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  • New Texas Laws on DWIs - What You Need to Know

New Texas Laws on DWIs - What You Need to Know

 

On September 1, 2019, new DWI laws went into effect concerning penalties for those convicted of driving while intoxicated (DWI). Two of the laws will have a positive impact on those convicted of a DWI while another will increase fines on some DWI offenses.

Ending of Driver Responsibility Program

Since 2003, under what is called the Driver Responsibility Program (DRP), drivers convicted of certain DWI offenses are required to pay an annual surcharge for three years from the date of the conviction. The surcharge is in addition to fines, penalties, and court costs. Failure to pay the surcharge results in a suspension of the driver’s license. Some DWI offenses which required the surcharge include:

  • First DWI. $1,000.
  • Subsequent DWI. $1,500.
  • DWI with blood alcohol concentration (BAC) of 0.16 and higher. $2,000.

Many people could not afford this extra charge. They would end up driving illegally, especially driving to work, since they could not afford to pay the surcharge. When they didn’t pay the surcharge, their driver’s license was suspended.

According to the Texas Department of Public Safety, thousands of drivers will be affected on September 1, 2019, when the law goes into effect. Examples include:

  • Many people who have no other fees or underlying license suspensions, the suspension of their license will automatically be lifted.
  • For others, the suspension will be lifted as soon as they pay a reinstatement fee.
  • Anyone will be eligible to have the suspension lifted after they resolve other issues regarding their licenses that have nothing to do with the DRP suspension.

Deferred Adjudication Possible for First DWI

Deferred adjudication is currently not available for any DWI charge. Beginning September 1, 2019, DWI offenders who meet certain criteria will be eligible for deferred adjudication. The criteria are:

  • It is the first DWI charge.
  • The BAC was less than 0.15.
  • The driver did not hold a commercial driver’s license at the time of the offense.

Deferred adjudication is a type of probation. At the end of the probation, if all the terms have been met, the case will be dismissed. It is important to note that it will still count as a prior offense if there is a subsequent DWI charge. The State of Texas can still enhance the penalties for subsequent DWI arrests even if an individual was given deferred adjudication previously.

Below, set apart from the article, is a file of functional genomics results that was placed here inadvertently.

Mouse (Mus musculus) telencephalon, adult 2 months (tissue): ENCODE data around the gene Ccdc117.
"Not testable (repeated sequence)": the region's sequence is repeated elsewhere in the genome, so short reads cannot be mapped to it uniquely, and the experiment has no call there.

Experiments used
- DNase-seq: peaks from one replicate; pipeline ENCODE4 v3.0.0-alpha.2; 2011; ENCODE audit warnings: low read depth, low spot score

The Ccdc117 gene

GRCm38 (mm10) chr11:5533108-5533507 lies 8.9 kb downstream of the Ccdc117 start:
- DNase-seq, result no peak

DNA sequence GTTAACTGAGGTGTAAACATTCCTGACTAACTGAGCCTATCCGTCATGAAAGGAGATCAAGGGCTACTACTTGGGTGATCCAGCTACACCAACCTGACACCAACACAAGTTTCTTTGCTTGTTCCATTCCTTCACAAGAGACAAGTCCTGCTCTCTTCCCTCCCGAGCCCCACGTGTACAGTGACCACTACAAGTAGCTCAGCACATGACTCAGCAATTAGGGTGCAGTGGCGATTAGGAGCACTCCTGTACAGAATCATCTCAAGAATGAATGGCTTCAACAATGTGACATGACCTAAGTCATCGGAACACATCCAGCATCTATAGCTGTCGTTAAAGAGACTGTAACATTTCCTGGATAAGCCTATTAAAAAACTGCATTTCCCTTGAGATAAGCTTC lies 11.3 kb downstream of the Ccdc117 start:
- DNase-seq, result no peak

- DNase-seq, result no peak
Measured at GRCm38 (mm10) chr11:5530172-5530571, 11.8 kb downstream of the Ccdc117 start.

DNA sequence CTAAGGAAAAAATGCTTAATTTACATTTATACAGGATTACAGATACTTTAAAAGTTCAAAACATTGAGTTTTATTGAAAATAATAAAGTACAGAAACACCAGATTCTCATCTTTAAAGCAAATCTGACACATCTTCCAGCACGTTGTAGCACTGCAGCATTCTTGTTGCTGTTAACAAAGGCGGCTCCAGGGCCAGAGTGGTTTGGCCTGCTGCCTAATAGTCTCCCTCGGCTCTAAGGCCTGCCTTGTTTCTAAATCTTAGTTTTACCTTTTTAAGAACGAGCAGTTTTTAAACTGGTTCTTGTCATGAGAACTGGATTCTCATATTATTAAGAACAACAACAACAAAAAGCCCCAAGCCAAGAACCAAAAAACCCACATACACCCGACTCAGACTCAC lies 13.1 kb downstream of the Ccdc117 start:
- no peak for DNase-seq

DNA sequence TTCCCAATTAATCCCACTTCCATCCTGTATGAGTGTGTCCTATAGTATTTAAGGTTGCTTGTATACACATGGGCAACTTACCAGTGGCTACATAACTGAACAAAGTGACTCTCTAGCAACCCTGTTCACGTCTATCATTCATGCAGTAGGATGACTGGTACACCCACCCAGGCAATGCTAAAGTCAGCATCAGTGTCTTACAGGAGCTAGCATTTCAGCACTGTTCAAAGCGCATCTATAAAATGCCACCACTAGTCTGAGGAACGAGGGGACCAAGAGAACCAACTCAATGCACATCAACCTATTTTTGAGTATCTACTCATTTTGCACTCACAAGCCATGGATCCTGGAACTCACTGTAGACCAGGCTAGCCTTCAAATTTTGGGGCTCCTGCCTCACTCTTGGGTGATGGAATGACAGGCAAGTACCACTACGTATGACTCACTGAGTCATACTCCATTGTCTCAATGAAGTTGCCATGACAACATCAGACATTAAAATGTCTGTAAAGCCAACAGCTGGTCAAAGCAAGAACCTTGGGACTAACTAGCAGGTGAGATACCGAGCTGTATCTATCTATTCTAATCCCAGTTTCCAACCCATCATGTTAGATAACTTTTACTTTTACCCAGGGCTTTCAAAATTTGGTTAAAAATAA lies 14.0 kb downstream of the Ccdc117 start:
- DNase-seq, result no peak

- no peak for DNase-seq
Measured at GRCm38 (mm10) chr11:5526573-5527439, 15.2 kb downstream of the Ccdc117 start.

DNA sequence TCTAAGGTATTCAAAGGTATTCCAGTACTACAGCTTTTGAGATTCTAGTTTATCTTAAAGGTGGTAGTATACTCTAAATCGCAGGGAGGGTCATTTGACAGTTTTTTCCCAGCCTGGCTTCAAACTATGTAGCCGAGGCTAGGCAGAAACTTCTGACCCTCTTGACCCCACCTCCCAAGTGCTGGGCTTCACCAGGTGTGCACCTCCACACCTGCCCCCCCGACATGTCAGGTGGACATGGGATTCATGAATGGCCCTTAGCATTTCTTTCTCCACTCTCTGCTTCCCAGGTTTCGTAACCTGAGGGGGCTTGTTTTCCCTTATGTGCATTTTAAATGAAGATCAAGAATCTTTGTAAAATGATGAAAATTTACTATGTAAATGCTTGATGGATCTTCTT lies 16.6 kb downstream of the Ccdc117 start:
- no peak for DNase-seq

Ignition interlock Device (IID). The sentencing judge is required to order the installation of an IID on the offender’s car. This device prevents the car from starting unless the driver blows into the breathalyzer device and has no BAC. The judge may order an alcohol and substance abuse evaluation and if the evaluator determines the person does not pose a threat to the public’s ongoing safety, the judge can waive this requirement.

Installation of the device may be expensive. The legislation has provisions for the person to obtain financial help if the judge does not waive this requirement.

Initial Fines for DWI Will Increase

As a trade-off for ending the DRP, legislators agreed to increase the amount of the original fine assessed for DWIs. This includes:

  • First DWI conviction increases the fine to $3,000.
  • Second or subsequent DWI conviction within a 36-month period increases to $4,500.
  • Fine for DWI with BAC of 0.15 or higher increases to $6,000.

If you have been charged with any DWI offense, whether it is your first, second, or subsequent charge, or whether anyone was hurt in an accident when you were then charged with a DWI, you need the help of one of our experienced DWI attorneys at Townsend, Gebhardt & Eppes, PLLC. We are all former prosecutors, so we know exactly how the other side works. We have years of defending clients on DWI charges, and we have a track record of success. Contact us at our Fort Worth office to schedule a free consultation.

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